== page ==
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'The Resort' creator Andy Siara explains the mind-blowing reveals in the season finale
A lot of crazy stuff happened in The Resort season finale and creator Andy Siara explains it all to SYFY WIRE.
When you look back on the summer of 2022 in terms of TV, there's no doubt one of the most surprising shows was Peacock's The Resort. Created by Andy Siara, who won the Spirit Award for Best Original Screenplay for Palm Springs (2020), the series starts out as a dark comedy about the disintegrating marriage between Emma (Cristin Milioti) and Noah (William Jackson Harper). And then it turns into a tropical mystery when the pair find a 15-year-old cell phone out in the jungle that belongs to one of two kids who went missing from their vacation resort. From there, it weaves in stories about prescient murals, reclusive authors, grief, regret, and in the season finale, it finally gets supernatural.
In fact, "The Disillusionment of Time" ties together a myriad of improbable characters, plots, and concepts all within the dank, forgotten tunnels of the mythical place called Pasaje. Finally discovered by Emma, Noah, the father of one of the missing kids, Murray (Nick Offerman), and local legacy Balthasar Frias (Luis Gerardo Méndez), inside they all end up confronting the things they've been seeking and walk away changed.
To unpack everything that happened, SYFY WIRE reached out to Siara to dig into the literal and figurative outcomes in our exclusive post-mortem.
**SPOILER WARNING! Spoilers for the season finale of The Resort below!**
There was a lot that needed to come together in the finale episode. Did it vary much from your initial ideas to the final edit?
Back from my original pitch for the show, the ending really didn't cancel the [series] bible that I wrote several years ago. It was always around a bunch of characters who are trying to recapture a feeling of home. They have lost some aspect of that and they are trying to recapture it. Emma and Noah find two missing kids, and then there's the promise of this room that might be able to actually take them somewhere else. Every character in the whole show functions on that same trajectory. And then by the end, they realize that if do that, you lose time. You can obsess over the past but in doing that, you're just going to lose time in the present and the people who are there next to you might not be there anymore.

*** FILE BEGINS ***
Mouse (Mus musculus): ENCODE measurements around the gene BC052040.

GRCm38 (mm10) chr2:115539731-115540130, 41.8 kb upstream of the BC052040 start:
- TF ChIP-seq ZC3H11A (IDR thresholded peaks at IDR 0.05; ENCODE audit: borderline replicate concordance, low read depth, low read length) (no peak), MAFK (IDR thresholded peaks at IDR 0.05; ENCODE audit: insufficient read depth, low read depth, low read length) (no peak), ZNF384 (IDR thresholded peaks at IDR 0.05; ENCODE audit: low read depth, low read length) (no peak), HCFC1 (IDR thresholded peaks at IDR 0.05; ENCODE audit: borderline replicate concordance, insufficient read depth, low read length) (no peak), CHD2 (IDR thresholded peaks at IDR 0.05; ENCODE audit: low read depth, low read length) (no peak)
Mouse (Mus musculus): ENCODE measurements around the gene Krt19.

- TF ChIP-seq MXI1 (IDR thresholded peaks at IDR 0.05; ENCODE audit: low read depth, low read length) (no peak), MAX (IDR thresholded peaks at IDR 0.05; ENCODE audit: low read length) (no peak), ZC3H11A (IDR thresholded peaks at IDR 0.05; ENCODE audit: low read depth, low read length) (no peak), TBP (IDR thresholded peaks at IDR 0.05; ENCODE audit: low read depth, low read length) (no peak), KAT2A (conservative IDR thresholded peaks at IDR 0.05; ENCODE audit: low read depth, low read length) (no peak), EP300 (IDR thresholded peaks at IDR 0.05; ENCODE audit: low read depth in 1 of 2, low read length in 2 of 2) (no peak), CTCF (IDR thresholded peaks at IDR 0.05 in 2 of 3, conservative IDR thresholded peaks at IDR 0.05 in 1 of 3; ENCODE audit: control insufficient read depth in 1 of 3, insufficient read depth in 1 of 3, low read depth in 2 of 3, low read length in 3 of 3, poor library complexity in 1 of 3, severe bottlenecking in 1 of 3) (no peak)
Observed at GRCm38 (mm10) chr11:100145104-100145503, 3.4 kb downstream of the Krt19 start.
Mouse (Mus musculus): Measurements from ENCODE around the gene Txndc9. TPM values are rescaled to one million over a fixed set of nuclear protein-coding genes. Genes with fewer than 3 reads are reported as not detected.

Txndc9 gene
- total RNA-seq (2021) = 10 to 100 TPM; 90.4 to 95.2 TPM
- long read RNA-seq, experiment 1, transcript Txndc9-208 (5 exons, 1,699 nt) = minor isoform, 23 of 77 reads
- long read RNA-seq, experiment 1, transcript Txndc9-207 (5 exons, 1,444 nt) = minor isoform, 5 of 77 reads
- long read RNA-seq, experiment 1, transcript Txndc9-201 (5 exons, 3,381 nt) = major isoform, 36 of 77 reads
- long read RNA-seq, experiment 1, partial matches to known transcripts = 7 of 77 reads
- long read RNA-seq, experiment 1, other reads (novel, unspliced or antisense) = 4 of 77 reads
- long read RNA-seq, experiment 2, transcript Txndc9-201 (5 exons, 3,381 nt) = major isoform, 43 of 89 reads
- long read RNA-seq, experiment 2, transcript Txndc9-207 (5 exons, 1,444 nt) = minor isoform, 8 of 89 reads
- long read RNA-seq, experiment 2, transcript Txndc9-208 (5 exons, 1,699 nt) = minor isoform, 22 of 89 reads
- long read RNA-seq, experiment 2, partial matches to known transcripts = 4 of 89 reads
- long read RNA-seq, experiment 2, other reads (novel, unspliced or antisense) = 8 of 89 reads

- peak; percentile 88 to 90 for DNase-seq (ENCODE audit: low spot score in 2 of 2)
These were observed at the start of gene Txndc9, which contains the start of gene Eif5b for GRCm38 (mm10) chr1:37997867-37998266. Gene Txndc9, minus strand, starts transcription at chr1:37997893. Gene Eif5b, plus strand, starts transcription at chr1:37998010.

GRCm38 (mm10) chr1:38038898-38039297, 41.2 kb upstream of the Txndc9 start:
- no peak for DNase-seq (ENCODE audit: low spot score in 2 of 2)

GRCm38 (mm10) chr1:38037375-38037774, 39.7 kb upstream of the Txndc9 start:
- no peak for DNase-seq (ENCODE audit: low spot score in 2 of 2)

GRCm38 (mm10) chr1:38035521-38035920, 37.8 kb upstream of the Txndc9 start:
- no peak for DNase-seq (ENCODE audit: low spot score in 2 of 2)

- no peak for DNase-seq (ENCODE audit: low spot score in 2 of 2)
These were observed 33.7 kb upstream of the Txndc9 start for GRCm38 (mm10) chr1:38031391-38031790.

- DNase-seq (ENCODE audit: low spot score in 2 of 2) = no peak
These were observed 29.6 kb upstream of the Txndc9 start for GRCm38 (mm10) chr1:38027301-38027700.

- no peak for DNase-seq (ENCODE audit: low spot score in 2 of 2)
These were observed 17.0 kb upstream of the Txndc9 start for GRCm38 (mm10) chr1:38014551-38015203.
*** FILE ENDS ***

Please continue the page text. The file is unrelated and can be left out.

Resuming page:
The show built up a robust ensemble of characters over the eight episodes. Did who goes down into Pasaje ever change?
It was always Emma, Noah, Balthasar, and Murray. They are our final four.
How about the ultimate look and scope of Pasaje? How did that evolve?
Yeah, one might ask where does Pasaje begin? Is it the one room with the whirlpool, or is it the entire underground? I would say that it's the entire underground. That's why Nick's character says, "How the f*** did we miss this?" It was important to me that the actual entrance is just a small hole because I don't want this to have been a thing that's been discovered by many people in time. And then some of these were conversations with [executive producers] Ben Sinclair and Allison Miller, my co-showrunner. And then Ariel Kleiman, who directed the last two episodes, and our incredible production designer, Bret August Tanzer. We were just constantly throwing ideas around of what this could be.
Every character has a personal moment in Pasaje. Was it always clear that Balthasar's moment would be a literal battle with his family symbol?
The final moment with Emma and Noah and Sam and Violet, we knew what that needed to be. And we knew that we didn't want Murray and Balthasar to be there for that. We needed to split them up, but what do they do? I remember very specifically, the moment was over winter break, just after Christmas. Me and Allison Miller and Derek Pastuszek, who wrote the finale, we were talking specifically about that. Since the summer in the writers' room, he'd been pitching, mythologically, that there's always a serpent garden in these kinds of stories. We knew that Balthasar needed to face down the past and we knew we needed to incorporate the yellow snake in some way. Derek said, "We've got to have him face down a snake!" I was like, "That's a big swing and I'm just terrified of VFX." But he tried it and Peacock read the draft with that in there, and they were in love with it. From that point on, we knew that he's gonna face down a snake, so how do we pull it off? Because it can't look too cheesy.